Tips for Establishing Workplace Policies Prohibiting Recording
Be clear and unambiguous. Ensure that employees understand when and where audio and video recordings are prohibited. However, avoid overbroad language that could run afoul of the National Labor Relations Act (NLRA).
Educate employees about the potential risks. It is likely that they simply aren’t thinking about what or who is in the background when they record.
Be practical. In some situations, it may make more sense to prohibit the use of smart devices than to try to enforce a ban on using them to record.
Gain employee consent to search for and delete prohibited audio or video on their devices. Written consent is preferable.
Address other federal and state laws. For example, 11 states require that all parties consent to audio and video recordings. An employer could be held vicariously liable for violation of these laws if an employee makes a recording without gaining consent.
Enforce policies consistently. Disciplining some employees for recording and not others can create risks.
Can an Employer Record Audio and Video in the Workplace?
Employers also have valid reasons for implementing audio and video recording. Video surveillance can deter theft and fraud — a 2016 study found that employees are responsible for 90% of significant theft losses, costing companies trillions of dollars globally. In addition to money, inventory, equipment, and supplies, employees may steal intellectual property, trade secrets, and data. They may also steal time by doctoring time cards and failing to report breaks and absences.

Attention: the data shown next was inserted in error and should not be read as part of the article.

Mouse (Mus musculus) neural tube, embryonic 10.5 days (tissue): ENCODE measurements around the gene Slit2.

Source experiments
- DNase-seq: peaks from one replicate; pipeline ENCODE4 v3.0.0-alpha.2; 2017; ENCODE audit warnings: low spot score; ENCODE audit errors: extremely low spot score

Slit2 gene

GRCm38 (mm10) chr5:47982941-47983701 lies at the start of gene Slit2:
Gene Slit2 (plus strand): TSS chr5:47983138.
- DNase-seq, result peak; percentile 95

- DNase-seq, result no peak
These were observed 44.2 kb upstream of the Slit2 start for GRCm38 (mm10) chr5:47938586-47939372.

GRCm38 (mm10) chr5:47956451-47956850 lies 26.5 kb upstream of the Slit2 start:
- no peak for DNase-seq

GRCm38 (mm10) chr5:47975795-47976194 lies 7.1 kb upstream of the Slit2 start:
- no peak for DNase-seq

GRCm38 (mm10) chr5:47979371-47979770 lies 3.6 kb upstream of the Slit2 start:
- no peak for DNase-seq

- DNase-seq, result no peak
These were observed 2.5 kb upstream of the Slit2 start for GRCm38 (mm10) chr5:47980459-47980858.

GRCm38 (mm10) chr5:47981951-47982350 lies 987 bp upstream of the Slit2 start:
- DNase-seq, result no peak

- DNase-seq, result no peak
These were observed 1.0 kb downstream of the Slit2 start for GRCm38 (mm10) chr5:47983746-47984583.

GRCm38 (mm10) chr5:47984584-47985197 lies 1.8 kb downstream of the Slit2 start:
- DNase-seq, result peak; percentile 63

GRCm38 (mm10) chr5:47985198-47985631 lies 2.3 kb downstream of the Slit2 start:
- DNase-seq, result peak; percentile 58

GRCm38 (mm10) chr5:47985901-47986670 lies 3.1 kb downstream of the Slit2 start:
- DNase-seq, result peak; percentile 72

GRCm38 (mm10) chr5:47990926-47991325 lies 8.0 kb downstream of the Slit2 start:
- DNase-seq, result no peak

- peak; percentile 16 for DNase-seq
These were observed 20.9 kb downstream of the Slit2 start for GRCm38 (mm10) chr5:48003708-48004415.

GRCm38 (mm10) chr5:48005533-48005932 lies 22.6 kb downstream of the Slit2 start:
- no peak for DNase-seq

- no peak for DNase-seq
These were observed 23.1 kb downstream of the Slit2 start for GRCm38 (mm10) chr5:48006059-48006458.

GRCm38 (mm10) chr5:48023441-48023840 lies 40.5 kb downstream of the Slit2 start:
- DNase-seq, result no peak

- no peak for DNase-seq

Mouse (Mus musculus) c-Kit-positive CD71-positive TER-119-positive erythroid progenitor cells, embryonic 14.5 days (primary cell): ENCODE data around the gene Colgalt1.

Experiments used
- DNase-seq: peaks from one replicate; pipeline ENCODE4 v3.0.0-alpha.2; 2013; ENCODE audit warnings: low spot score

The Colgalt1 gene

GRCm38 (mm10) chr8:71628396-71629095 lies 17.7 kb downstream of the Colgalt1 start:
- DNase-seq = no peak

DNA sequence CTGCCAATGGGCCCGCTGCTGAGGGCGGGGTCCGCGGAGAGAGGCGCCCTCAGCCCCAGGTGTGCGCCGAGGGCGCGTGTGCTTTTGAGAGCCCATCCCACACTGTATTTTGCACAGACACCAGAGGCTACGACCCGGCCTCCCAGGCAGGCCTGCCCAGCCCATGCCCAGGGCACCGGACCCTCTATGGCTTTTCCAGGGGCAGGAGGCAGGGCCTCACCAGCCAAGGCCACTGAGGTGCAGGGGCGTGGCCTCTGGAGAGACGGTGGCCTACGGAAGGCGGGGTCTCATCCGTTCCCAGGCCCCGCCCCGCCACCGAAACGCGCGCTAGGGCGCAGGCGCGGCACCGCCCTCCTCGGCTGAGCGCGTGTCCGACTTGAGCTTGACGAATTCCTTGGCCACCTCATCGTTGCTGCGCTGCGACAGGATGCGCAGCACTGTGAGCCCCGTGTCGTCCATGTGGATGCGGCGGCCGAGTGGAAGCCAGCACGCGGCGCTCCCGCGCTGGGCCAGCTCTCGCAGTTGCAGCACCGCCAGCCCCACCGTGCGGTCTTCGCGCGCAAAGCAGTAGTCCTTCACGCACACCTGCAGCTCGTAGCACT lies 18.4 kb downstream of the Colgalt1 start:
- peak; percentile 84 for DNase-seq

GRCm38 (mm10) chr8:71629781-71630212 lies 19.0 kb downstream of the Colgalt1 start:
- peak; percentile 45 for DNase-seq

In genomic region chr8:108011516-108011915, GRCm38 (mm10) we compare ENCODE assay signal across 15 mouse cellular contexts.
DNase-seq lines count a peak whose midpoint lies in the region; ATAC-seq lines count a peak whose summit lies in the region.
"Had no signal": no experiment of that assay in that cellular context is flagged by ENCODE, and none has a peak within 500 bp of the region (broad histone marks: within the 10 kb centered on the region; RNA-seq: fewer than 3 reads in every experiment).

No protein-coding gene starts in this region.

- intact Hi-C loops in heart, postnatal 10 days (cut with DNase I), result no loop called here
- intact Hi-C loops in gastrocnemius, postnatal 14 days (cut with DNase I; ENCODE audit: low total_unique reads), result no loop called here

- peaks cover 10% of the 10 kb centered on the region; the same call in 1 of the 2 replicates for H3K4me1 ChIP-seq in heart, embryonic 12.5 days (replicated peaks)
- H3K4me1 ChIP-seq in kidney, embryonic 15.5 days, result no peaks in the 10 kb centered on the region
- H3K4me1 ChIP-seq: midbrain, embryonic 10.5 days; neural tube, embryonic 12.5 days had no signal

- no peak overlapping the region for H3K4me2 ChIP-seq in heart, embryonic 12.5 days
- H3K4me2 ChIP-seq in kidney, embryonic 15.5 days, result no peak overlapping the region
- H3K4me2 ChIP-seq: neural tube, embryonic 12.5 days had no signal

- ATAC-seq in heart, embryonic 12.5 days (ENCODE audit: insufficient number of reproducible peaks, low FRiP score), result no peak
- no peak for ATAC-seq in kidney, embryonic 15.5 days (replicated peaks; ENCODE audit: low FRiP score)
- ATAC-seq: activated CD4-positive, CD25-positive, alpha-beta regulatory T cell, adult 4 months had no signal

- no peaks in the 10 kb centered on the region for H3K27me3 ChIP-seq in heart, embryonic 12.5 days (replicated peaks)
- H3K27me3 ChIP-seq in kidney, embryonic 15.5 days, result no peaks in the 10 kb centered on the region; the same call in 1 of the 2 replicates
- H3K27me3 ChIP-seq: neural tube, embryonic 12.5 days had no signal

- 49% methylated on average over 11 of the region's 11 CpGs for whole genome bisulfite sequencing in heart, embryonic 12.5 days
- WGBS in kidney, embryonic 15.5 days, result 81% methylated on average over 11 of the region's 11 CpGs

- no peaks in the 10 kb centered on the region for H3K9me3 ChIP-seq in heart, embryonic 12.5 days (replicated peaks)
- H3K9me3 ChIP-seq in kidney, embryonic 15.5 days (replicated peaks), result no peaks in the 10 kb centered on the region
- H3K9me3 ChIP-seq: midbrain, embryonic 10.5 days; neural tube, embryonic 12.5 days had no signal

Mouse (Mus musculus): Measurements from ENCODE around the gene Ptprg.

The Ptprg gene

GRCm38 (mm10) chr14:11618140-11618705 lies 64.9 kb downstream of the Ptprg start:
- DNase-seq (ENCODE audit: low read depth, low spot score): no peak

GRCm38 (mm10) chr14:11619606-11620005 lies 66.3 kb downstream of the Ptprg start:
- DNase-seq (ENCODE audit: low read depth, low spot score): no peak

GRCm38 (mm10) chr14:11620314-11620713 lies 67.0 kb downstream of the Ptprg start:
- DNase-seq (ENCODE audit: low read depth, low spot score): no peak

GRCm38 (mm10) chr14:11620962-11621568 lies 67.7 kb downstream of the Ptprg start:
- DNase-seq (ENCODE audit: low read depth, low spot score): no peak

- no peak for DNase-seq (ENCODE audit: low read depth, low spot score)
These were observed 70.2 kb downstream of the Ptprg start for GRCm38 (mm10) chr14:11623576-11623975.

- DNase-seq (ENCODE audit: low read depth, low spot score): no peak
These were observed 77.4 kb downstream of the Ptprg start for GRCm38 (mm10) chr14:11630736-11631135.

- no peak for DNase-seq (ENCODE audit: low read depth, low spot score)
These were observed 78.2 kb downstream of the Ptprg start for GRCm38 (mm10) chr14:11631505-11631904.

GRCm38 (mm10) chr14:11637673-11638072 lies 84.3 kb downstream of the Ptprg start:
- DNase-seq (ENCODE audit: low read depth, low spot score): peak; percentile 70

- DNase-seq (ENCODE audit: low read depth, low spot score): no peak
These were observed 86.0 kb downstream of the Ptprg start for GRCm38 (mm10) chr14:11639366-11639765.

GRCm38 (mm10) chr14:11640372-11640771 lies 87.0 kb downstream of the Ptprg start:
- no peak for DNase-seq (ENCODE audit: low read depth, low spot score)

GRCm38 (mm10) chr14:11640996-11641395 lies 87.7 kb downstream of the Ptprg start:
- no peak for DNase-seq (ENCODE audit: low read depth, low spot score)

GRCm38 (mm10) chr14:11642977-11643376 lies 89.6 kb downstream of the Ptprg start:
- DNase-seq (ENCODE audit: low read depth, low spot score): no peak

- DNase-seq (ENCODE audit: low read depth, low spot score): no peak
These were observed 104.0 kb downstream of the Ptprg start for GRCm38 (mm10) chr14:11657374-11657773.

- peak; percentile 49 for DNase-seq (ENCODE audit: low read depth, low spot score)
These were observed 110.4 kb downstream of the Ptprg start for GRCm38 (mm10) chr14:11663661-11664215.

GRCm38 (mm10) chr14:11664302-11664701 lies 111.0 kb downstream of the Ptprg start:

Video can enhance employee safety by capturing the activities of visitors and coworkers. Audio and video recording can also be used to identify harassment and resolve workplace conflicts.
Employers can gain insight into efficiency and workplace productivity through audio and video recording. Employee interactions with customers can be captured through video and telephone systems, providing managers with tools to use for training, coaching, and rewarding exemplary behaviors. Video recordings can also help employers identify safety violations.